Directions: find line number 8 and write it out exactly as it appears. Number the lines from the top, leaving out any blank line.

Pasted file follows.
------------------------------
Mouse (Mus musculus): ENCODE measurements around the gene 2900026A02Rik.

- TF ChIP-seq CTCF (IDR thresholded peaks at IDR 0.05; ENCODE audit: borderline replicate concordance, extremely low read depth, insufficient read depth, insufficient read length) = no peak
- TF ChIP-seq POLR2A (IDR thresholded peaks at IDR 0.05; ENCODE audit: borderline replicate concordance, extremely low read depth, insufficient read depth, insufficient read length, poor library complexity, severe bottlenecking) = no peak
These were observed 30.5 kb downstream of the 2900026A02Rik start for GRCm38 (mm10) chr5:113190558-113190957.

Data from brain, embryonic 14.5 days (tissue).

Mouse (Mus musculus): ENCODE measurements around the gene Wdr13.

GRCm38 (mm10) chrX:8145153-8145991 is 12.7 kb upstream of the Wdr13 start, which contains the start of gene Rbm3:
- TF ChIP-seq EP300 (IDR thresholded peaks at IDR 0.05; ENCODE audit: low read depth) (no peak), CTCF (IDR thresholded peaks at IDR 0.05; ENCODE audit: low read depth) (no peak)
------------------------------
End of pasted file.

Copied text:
- TF ChIP-seq EP300 (IDR thresholded peaks at IDR 0.05; ENCODE audit: low read depth) (no peak), CTCF (IDR thresholded peaks at IDR 0.05; ENCODE audit: low read depth) (no peak)